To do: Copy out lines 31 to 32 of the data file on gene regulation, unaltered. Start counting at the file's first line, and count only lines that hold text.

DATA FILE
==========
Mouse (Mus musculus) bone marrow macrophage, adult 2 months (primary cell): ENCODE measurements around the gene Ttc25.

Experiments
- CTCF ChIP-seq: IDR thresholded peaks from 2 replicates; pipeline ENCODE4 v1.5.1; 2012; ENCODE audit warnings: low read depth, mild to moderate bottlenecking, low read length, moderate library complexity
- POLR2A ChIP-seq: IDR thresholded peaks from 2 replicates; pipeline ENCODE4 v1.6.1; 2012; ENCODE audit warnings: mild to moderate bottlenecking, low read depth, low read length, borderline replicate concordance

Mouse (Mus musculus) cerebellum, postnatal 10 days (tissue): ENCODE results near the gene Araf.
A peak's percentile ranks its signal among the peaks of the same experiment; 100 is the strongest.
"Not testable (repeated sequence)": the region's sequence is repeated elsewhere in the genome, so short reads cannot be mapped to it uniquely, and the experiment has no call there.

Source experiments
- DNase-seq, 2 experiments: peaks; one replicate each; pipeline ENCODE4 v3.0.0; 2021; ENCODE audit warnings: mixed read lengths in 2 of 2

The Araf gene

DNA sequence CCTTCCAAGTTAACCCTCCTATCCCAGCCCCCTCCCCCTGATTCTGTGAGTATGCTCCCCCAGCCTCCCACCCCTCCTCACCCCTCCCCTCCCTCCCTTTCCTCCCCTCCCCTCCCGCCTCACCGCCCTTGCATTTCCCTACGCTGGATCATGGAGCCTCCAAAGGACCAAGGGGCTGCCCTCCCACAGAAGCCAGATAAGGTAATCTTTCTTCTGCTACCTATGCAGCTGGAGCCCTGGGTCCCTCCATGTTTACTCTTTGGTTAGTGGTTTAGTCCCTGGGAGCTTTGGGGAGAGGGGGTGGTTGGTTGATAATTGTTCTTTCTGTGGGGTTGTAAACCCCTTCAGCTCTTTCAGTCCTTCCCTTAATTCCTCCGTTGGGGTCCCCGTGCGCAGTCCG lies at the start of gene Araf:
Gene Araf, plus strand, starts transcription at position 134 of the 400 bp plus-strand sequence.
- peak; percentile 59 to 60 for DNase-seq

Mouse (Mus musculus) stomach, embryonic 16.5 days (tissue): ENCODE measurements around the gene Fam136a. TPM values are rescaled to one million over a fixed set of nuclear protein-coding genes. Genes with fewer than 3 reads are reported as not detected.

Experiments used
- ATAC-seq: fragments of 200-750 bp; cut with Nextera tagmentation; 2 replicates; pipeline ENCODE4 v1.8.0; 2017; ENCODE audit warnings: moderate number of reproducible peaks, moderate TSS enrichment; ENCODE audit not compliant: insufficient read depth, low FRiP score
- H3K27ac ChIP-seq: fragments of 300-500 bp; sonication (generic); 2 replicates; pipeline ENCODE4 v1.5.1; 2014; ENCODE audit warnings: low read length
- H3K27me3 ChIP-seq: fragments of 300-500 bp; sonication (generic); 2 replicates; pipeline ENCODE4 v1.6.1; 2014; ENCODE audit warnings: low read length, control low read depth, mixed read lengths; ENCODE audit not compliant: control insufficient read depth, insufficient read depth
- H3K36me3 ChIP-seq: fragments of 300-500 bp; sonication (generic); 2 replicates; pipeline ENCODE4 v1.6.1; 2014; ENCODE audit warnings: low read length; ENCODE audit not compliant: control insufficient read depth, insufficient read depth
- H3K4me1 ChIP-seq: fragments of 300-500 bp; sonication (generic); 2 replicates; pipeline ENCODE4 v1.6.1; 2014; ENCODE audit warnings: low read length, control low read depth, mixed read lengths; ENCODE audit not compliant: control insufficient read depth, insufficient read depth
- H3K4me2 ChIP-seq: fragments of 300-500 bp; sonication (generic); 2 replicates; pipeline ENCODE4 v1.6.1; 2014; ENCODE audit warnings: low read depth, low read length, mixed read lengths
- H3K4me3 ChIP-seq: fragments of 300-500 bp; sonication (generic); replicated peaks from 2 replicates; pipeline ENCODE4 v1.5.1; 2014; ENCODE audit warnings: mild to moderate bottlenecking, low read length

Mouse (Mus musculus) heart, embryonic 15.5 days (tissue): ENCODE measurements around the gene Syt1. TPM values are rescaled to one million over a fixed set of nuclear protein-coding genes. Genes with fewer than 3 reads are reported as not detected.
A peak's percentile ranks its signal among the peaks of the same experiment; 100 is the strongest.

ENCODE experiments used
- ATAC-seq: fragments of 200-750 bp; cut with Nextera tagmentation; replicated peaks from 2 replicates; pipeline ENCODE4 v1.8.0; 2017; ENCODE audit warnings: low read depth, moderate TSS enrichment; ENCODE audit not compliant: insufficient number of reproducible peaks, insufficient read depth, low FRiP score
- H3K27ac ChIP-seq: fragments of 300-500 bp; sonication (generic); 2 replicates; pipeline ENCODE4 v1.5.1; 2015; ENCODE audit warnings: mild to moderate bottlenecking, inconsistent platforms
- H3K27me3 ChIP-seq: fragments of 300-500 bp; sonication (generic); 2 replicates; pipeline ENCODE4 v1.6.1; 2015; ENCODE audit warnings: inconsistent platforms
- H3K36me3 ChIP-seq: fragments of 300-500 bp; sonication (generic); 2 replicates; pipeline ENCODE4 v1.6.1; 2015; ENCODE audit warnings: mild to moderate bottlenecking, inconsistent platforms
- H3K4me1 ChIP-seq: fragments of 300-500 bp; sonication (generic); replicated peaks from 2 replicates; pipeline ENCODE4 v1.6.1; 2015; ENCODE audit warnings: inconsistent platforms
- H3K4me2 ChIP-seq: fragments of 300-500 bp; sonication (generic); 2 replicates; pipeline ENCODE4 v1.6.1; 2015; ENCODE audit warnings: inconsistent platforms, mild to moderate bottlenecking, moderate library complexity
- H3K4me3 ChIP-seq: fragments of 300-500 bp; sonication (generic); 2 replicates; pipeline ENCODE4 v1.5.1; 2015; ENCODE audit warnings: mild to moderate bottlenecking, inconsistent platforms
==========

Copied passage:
- H3K4me2 ChIP-seq: fragments of 300-500 bp; sonication (generic); 2 replicates; pipeline ENCODE4 v1.6.1; 2015; ENCODE audit warnings: inconsistent platforms, mild to moderate bottlenecking, moderate library complexity
- H3K4me3 ChIP-seq: fragments of 300-500 bp; sonication (generic); 2 replicates; pipeline ENCODE4 v1.5.1; 2015; ENCODE audit warnings: mild to moderate bottlenecking, inconsistent platforms